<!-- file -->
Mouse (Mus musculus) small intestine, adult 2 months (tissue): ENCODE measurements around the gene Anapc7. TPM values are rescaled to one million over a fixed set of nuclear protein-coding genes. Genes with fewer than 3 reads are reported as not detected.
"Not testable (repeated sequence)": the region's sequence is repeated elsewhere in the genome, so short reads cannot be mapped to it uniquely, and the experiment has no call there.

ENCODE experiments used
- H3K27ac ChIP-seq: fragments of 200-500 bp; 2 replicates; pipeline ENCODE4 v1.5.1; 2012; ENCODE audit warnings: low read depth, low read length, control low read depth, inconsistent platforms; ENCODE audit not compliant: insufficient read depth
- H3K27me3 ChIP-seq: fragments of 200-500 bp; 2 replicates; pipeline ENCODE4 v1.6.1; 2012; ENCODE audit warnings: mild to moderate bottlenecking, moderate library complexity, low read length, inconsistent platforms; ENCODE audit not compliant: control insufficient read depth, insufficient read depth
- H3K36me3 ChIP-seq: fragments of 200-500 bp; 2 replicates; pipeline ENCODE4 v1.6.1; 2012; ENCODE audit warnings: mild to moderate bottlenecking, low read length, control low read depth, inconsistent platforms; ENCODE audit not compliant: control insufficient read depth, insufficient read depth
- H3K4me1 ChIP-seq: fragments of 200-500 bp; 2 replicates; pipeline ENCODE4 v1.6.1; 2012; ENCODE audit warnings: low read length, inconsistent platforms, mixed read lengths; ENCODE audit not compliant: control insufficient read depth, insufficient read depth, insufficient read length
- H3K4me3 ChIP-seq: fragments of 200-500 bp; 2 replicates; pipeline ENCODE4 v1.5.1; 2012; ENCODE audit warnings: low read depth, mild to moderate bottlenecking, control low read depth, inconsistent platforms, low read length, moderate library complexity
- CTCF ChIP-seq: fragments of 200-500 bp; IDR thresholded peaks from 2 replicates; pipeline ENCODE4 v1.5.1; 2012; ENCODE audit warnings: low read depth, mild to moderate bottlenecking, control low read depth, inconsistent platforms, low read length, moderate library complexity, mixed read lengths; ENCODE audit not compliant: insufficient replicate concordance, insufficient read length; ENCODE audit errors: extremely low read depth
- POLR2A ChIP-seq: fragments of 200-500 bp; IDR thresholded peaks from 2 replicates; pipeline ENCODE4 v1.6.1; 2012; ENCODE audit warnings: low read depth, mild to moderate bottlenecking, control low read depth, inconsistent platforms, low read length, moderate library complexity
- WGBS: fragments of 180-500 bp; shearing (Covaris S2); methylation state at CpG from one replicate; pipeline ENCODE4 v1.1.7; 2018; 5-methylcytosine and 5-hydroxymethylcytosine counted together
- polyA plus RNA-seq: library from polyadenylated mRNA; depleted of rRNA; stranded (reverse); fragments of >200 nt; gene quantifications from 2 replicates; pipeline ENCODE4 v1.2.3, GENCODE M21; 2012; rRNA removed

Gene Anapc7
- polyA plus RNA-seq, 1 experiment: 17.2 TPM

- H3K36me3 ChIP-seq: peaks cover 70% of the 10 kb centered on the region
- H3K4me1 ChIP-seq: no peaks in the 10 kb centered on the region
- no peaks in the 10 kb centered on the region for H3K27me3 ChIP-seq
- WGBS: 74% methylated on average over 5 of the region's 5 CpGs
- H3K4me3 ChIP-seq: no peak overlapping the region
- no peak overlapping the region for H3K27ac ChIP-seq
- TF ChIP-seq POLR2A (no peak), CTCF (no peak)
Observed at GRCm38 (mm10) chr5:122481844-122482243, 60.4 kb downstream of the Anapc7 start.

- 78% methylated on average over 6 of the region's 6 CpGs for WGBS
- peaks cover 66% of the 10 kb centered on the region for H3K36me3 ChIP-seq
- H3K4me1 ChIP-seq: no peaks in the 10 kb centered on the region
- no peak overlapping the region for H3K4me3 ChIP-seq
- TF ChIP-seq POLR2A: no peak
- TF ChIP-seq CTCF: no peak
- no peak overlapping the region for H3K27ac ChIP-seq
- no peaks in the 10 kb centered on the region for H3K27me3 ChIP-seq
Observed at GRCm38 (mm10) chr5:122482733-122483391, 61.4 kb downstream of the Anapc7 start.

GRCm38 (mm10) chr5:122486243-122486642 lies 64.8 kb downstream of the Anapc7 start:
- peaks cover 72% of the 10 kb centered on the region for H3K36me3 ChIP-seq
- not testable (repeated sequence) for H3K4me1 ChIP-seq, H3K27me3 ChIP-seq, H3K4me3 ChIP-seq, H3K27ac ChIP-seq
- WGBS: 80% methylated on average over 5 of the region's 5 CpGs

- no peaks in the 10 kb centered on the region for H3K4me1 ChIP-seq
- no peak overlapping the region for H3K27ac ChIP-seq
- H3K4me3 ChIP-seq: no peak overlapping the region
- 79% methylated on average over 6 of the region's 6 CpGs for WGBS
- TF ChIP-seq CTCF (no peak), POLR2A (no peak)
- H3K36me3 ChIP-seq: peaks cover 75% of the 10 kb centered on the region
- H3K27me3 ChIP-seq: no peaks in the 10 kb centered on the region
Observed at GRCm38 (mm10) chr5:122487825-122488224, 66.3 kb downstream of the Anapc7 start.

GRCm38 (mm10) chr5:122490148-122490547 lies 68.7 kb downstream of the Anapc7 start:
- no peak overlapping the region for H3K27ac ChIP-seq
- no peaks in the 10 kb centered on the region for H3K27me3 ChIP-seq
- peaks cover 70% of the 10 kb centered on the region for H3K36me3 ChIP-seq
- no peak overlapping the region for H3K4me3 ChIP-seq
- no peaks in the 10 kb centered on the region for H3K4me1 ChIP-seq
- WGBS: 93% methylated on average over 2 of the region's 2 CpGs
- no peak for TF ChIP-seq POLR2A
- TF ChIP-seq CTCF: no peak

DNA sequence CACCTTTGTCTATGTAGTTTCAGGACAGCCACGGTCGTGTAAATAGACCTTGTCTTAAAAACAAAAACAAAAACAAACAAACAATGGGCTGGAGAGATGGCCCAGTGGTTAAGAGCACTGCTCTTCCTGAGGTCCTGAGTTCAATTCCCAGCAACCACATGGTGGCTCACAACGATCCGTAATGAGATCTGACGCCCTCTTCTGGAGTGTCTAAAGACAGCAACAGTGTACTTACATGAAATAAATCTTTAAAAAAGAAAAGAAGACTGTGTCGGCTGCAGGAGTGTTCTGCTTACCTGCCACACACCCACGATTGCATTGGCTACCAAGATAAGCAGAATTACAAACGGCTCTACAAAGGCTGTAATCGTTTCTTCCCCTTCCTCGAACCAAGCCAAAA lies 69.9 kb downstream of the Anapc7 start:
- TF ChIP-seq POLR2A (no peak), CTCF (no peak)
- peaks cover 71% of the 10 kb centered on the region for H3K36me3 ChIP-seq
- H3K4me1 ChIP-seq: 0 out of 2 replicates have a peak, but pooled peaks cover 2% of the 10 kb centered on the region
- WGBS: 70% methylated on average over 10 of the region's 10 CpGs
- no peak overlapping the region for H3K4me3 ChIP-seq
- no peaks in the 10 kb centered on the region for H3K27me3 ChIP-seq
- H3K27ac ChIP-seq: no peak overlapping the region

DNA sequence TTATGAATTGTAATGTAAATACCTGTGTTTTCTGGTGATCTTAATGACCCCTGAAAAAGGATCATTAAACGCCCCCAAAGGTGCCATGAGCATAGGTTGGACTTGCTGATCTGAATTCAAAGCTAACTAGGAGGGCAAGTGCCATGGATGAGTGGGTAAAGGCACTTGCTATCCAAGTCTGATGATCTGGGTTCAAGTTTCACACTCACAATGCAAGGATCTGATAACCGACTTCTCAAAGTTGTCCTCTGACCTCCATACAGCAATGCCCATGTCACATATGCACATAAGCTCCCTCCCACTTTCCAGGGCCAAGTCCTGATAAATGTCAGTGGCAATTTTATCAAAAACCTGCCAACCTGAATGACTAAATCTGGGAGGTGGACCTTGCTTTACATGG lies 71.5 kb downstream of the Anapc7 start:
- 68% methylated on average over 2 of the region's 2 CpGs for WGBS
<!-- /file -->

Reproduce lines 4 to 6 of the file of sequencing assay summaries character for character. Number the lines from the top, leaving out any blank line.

- H3K27ac ChIP-seq: fragments of 200-500 bp; 2 replicates; pipeline ENCODE4 v1.5.1; 2012; ENCODE audit warnings: low read depth, low read length, control low read depth, inconsistent platforms; ENCODE audit not compliant: insufficient read depth
- H3K27me3 ChIP-seq: fragments of 200-500 bp; 2 replicates; pipeline ENCODE4 v1.6.1; 2012; ENCODE audit warnings: mild to moderate bottlenecking, moderate library complexity, low read length, inconsistent platforms; ENCODE audit not compliant: control insufficient read depth, insufficient read depth
- H3K36me3 ChIP-seq: fragments of 200-500 bp; 2 replicates; pipeline ENCODE4 v1.6.1; 2012; ENCODE audit warnings: mild to moderate bottlenecking, low read length, control low read depth, inconsistent platforms; ENCODE audit not compliant: control insufficient read depth, insufficient read depth